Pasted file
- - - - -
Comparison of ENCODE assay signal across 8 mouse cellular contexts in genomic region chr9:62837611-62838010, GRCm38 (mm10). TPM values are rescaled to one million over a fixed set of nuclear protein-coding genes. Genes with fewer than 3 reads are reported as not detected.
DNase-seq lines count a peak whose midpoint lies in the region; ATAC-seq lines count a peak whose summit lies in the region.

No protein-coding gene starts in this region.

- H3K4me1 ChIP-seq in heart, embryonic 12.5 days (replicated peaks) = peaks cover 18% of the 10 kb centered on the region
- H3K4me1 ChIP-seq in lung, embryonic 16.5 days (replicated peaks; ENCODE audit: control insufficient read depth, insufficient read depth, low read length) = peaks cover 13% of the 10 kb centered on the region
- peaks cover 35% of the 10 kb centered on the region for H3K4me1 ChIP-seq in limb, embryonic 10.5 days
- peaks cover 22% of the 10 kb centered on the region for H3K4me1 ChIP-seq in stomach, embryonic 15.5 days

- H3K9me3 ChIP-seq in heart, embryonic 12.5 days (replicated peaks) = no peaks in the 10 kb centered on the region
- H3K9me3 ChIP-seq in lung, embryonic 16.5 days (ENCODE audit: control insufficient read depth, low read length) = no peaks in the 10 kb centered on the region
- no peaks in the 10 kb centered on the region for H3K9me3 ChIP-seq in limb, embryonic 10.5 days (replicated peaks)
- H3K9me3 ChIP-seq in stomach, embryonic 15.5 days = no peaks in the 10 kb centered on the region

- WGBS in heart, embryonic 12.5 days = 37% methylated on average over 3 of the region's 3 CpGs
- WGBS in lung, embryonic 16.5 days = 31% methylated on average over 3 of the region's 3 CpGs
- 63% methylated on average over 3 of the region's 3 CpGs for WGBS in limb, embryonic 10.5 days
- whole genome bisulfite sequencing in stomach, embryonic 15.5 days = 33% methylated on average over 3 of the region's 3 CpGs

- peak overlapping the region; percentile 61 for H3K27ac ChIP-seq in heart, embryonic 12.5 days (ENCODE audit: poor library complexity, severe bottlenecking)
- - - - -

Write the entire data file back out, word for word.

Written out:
Comparison of ENCODE assay signal across 8 mouse cellular contexts in genomic region chr9:62837611-62838010, GRCm38 (mm10). TPM values are rescaled to one million over a fixed set of nuclear protein-coding genes. Genes with fewer than 3 reads are reported as not detected.
DNase-seq lines count a peak whose midpoint lies in the region; ATAC-seq lines count a peak whose summit lies in the region.

No protein-coding gene starts in this region.

- H3K4me1 ChIP-seq in heart, embryonic 12.5 days (replicated peaks) = peaks cover 18% of the 10 kb centered on the region
- H3K4me1 ChIP-seq in lung, embryonic 16.5 days (replicated peaks; ENCODE audit: control insufficient read depth, insufficient read depth, low read length) = peaks cover 13% of the 10 kb centered on the region
- peaks cover 35% of the 10 kb centered on the region for H3K4me1 ChIP-seq in limb, embryonic 10.5 days
- peaks cover 22% of the 10 kb centered on the region for H3K4me1 ChIP-seq in stomach, embryonic 15.5 days

- H3K9me3 ChIP-seq in heart, embryonic 12.5 days (replicated peaks) = no peaks in the 10 kb centered on the region
- H3K9me3 ChIP-seq in lung, embryonic 16.5 days (ENCODE audit: control insufficient read depth, low read length) = no peaks in the 10 kb centered on the region
- no peaks in the 10 kb centered on the region for H3K9me3 ChIP-seq in limb, embryonic 10.5 days (replicated peaks)
- H3K9me3 ChIP-seq in stomach, embryonic 15.5 days = no peaks in the 10 kb centered on the region

- WGBS in heart, embryonic 12.5 days = 37% methylated on average over 3 of the region's 3 CpGs
- WGBS in lung, embryonic 16.5 days = 31% methylated on average over 3 of the region's 3 CpGs
- 63% methylated on average over 3 of the region's 3 CpGs for WGBS in limb, embryonic 10.5 days
- whole genome bisulfite sequencing in stomach, embryonic 15.5 days = 33% methylated on average over 3 of the region's 3 CpGs

- peak overlapping the region; percentile 61 for H3K27ac ChIP-seq in heart, embryonic 12.5 days (ENCODE audit: poor library complexity, severe bottlenecking)